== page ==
Spirit Airlines needs to pay for anti-Semitic actions toward Jewish family, lawyer says

Attorney: Orthodox Jewish family was victim of 'discriminatory campaign'

Photo courtesy of Spirit Airlines

FORT LAUDERDALE, Fla. – Yisroel Sternberg and Chana Beck, who are Orthodox Jews, were flying with their three children from New York to Fort Lauderdale. It was supposed to be a fun family vacation, but they claim Spirit Airlines employees' anti-Semitism turned it into a nightmare. 

In a civil rights and defamation federal lawsuit filed Thursday in the Southern District of Florida against the airline, a passenger reported hearing a flight attendant using an anti-Semitic insult to refer to Sternberg. 

The passenger, who had been sitting near the cabin galley, told The Algemeiner that "it was painful to see" how Spirit Airlines employees "were just out to get them" and "it was disgusting ... how it became personal ... It was anti-Semitism. The guy was full of hatred. You could see it."

Sternberg, 28, and Beck, 25, flew on Spirit Airlines from from Newark Liberty International Airport to Fort Lauderdale-Hollywood International Airport with their baby and two toddlers ages 2 and 3. As it's customary, the parents had purchased a ticket for the baby's car seat.

"Upon noticing the Sternbergs, however, the Spirit Airlines flight crew immediately began a discriminatory campaign," Fort Lauderdale-based lawyer Yechezkel Rodal, of Rodal Law, wrote in the lawsuit about their experience during a Jan. 8 flight. 

The first conflict was over their 6-week-old baby's Doona car seat, which is a Federal Aviation Administration-approved child restraint system. A Spirit Airlines flight crew "irately" said they didn't allow it on board, according to the lawsuit. The seat converts into a stroller.

"My clients simply questioned why their FAA-approved car seat, for which they had purchased a seat, was not permitted on the plane," Rodal said. "The hostility and retribution they faced is still shocking."

The plane's lead flight attendant allegedly said she did not care what anyone else said regarding the car seat because she was not allowing it on her plane. Although a Spirit Airlines complaint resolution official allowed them to keep their car seat, the flight attendant did not allow it. 

"Not wanting to make a big fuss, the Sternbergs had little choice but to have the car seat stowed below deck," Rodal wrote in the lawsuit. "No alternative child restraint system was offered to the Sternbergs and, as a result, Chana held their 6-week-old daughter for the duration of the flight." 

The alleged mistreatment continued. Sternberg switched seats to help Beck with the toddlers and a flight attendant told him that it wasn't safe, because there weren't enough oxygen masks.

"Despite being shocked by the tone and aggression of [the flight attendant], Yisroel immediately and dutifully got up and moved right across the aisle to his assigned seat," Rodal wrote.

Sternberg took issue with the flight attendant's tone and asked for his full name. They claim the attendant not only refused to disclose it, but got even nastier. He allegedly said he could speak to him however he wanted, ordered him to "shut up" and threatened him with police after landing at FLL. 

"To the Sternbergs' shock and horror, they were escorted off the plane, guarded by two Broward Sheriff Deputies, while all the other passengers deplaned and walked right past them, staring and wondering what was going on," Rodal wrote.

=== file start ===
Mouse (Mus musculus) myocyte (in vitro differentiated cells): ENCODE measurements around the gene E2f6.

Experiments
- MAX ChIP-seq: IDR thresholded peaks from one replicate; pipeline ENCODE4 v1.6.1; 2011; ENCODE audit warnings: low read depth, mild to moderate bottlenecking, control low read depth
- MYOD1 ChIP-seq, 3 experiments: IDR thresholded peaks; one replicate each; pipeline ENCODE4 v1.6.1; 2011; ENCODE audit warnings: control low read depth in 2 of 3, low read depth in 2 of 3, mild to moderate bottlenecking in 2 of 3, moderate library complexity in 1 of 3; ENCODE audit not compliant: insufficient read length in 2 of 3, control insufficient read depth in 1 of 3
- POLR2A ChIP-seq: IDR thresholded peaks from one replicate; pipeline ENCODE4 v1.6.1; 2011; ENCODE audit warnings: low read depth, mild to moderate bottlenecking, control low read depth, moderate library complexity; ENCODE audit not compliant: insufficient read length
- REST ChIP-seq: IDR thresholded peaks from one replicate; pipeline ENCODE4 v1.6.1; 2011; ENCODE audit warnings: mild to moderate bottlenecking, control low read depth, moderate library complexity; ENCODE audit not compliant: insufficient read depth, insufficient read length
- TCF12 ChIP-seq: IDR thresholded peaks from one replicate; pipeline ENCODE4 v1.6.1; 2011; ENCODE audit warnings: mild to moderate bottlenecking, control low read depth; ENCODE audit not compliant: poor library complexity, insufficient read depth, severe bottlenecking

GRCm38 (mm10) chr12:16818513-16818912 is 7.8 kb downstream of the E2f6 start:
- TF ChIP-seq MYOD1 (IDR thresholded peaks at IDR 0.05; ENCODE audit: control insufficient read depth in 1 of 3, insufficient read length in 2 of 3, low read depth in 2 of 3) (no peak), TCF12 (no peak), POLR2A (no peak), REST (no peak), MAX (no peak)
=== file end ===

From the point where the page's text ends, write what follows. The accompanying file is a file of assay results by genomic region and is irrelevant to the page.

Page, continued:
Spirit Airlines rescinded return tickets and issued a lifetime ban for the couple. Spirit media relations manager Derek Dombrowski told the Daily Business Review that the airline stands against discrimination and strives to maintain a welcoming environment for all guests.

"We have zero tolerance for discrimination," Dombrowski said.

The lawsuit alleges the actions of Spirit Airlines' employees falsely accusing them of ignoring crew's instructions caused the young family to suffer personal humiliation, loss of capacity for enjoyment of life, mental anguish and embarrassment.

"Even if the Sternbergs were being non compliant and cursing at the flight attendant — they most certainly did not — there was absolutely no reason to call the police and to ban them for life," Rodal wrote. "To this day, the Sternbergs have no idea what they did wrong."

According to the lawsuit, this is why they believe that their identifiable religious clothing is what prompted the crew's alleged mistreatment. Rodal said that with anti-Semitism on the rise and abuse of power rampant, the community needs to be more vigilant than ever.

"Aboard that airplane, the Spirit Airlines flight attendants were in positions of power, given to them by federal law," Rodal said in a statement. "It is where power lies that we must keep an ever watchful eye. Spirit employees abused that power and now must be held accountable." 

After the flight, the Zionist Organization of America sent a letter to Spirit Airlines CEO Edward Christie Jan. 14 demanding that the airline issue an apology and a refund. 

"Terminate all employees whom a full and fair investigation reveals participated in subjecting the family to antisemitic bigotry and mistreatment," they wrote and also asked the airline to "mandate company-wide anti-bias training for all employees, which includes education and training on antisemitism and other forms of bigotry."

About the Author:

The Emmy Award-winning journalist joined the Local 10 News team in 2013. She wrote for the Miami Herald for more than 9 years and won a Green Eyeshade Award.